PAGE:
Whether they are the size of a parking space, or heated by compost, we've noted before how Japan's unique real estate market and relatively non-litigious tendencies have contributed to the well-known avant-garde weirdness found in its plethora of tiny homes. Mixing a boutique bakery with a residence, this multi-storey small home by Flathouse has oodles of the requisite Japanese quirkiness and ingenuity, which allows it to maximize an irregularly shaped site.
Measuring a decent 833 square feet, the minimalist design of the "Bud House" has staggered floors with no partitions to create a greater feeling of openness and size. Though it may seem like it doesn't offer any privacy, this pales in comparison with other much more (literally) transparent homes in Japan.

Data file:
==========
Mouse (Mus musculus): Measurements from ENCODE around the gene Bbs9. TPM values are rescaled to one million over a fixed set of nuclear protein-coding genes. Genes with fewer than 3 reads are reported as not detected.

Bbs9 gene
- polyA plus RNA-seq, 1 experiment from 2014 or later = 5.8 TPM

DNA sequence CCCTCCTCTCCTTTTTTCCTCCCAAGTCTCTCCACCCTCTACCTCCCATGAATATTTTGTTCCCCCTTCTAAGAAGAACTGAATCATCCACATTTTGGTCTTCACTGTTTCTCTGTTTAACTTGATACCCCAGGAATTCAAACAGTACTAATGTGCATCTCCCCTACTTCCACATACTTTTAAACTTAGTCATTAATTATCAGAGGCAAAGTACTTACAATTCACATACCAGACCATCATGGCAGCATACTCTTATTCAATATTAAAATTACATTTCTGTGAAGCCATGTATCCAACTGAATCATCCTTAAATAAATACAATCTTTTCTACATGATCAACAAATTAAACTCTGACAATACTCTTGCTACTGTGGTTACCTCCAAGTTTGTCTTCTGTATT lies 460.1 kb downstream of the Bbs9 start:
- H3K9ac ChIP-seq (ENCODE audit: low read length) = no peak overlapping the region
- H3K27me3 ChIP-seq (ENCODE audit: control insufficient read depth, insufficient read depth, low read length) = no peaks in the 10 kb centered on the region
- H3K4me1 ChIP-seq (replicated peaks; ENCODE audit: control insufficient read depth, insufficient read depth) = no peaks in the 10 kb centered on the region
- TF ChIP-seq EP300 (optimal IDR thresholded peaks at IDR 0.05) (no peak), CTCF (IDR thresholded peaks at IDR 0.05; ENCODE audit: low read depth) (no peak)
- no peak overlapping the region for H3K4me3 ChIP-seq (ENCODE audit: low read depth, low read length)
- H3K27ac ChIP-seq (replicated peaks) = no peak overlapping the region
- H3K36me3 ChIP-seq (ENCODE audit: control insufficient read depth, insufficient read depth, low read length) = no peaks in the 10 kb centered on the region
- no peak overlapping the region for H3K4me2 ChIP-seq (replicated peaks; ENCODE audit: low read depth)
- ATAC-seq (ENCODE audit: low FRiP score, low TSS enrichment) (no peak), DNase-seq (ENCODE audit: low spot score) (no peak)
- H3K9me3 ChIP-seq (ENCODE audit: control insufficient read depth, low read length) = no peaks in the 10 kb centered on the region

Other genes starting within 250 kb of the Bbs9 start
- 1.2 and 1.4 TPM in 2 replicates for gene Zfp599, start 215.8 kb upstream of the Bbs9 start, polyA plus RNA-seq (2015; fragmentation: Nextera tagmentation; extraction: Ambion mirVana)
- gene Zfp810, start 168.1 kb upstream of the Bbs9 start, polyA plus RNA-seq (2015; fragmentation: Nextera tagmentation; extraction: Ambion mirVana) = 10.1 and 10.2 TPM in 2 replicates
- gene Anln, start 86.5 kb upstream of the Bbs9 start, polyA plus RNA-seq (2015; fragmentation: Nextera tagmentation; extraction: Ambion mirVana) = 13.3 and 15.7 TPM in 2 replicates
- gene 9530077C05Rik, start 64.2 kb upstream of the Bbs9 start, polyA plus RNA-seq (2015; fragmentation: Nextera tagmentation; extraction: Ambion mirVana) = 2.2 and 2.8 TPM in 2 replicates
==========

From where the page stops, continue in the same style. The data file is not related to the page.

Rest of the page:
The small bakery, open to the public, occupies the ground level, while a central white staircase is the main feature connecting all these staggered floors. There is a bathroom in the concrete-walled basement. Quick access between areas is the key; this stair link allows the shop owner to tend to business, and tend to domestic duties as well, without the hassle of opening doors and visual and physical division of space.
Striking a bold profile with its steeply sloped roof and chevron-tiled facade and interiors, the top floors are naturally well-lit, thanks to the building's dynamic form.
It's yet another one-of-a-kind Japanese home that is compact but maximizes all available space in a clever fashion; check out more over at Flathouse.